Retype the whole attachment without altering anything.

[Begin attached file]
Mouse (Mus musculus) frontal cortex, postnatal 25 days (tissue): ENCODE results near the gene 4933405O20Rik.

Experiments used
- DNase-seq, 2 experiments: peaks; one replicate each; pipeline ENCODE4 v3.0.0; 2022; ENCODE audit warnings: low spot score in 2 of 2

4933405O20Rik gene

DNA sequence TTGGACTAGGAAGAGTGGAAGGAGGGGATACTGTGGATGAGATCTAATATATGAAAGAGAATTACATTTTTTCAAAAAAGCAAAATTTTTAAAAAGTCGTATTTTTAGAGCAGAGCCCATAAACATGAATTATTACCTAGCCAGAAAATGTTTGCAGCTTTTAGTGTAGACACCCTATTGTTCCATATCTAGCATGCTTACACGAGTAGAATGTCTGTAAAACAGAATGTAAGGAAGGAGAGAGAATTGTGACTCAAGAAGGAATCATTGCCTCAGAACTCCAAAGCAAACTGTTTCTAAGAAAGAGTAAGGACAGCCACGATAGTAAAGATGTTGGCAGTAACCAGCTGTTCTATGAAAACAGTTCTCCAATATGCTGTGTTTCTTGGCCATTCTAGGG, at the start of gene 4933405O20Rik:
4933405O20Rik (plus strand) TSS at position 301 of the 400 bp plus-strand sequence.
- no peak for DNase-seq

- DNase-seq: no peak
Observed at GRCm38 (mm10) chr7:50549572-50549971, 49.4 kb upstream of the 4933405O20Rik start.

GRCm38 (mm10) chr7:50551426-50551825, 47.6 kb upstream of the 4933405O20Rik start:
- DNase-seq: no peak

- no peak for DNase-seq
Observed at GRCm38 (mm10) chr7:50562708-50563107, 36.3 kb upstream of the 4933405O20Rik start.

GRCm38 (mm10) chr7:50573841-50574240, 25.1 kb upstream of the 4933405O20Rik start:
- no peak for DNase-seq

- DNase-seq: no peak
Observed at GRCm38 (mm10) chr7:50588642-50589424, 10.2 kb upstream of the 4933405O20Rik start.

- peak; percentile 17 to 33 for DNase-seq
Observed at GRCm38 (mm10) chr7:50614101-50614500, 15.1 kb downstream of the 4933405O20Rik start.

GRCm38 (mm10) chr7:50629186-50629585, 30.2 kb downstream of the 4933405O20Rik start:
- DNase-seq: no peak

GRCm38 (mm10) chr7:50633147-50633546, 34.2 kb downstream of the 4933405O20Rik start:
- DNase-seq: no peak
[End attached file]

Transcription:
Mouse (Mus musculus) frontal cortex, postnatal 25 days (tissue): ENCODE results near the gene 4933405O20Rik.

Experiments used
- DNase-seq, 2 experiments: peaks; one replicate each; pipeline ENCODE4 v3.0.0; 2022; ENCODE audit warnings: low spot score in 2 of 2

4933405O20Rik gene

DNA sequence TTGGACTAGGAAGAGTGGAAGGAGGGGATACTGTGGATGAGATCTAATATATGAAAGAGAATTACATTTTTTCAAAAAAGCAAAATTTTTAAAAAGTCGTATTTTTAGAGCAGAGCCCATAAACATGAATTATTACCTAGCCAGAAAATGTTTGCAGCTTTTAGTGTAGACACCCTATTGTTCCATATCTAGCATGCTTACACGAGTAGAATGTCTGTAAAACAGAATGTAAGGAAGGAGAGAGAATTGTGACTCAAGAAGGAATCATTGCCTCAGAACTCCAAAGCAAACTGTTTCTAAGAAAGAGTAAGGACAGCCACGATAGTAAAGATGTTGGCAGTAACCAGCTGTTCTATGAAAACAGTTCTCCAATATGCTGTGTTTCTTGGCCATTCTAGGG, at the start of gene 4933405O20Rik:
4933405O20Rik (plus strand) TSS at position 301 of the 400 bp plus-strand sequence.
- no peak for DNase-seq

- DNase-seq: no peak
Observed at GRCm38 (mm10) chr7:50549572-50549971, 49.4 kb upstream of the 4933405O20Rik start.

GRCm38 (mm10) chr7:50551426-50551825, 47.6 kb upstream of the 4933405O20Rik start:
- DNase-seq: no peak

- no peak for DNase-seq
Observed at GRCm38 (mm10) chr7:50562708-50563107, 36.3 kb upstream of the 4933405O20Rik start.

GRCm38 (mm10) chr7:50573841-50574240, 25.1 kb upstream of the 4933405O20Rik start:
- no peak for DNase-seq

- DNase-seq: no peak
Observed at GRCm38 (mm10) chr7:50588642-50589424, 10.2 kb upstream of the 4933405O20Rik start.

- peak; percentile 17 to 33 for DNase-seq
Observed at GRCm38 (mm10) chr7:50614101-50614500, 15.1 kb downstream of the 4933405O20Rik start.

GRCm38 (mm10) chr7:50629186-50629585, 30.2 kb downstream of the 4933405O20Rik start:
- DNase-seq: no peak

GRCm38 (mm10) chr7:50633147-50633546, 34.2 kb downstream of the 4933405O20Rik start:
- DNase-seq: no peak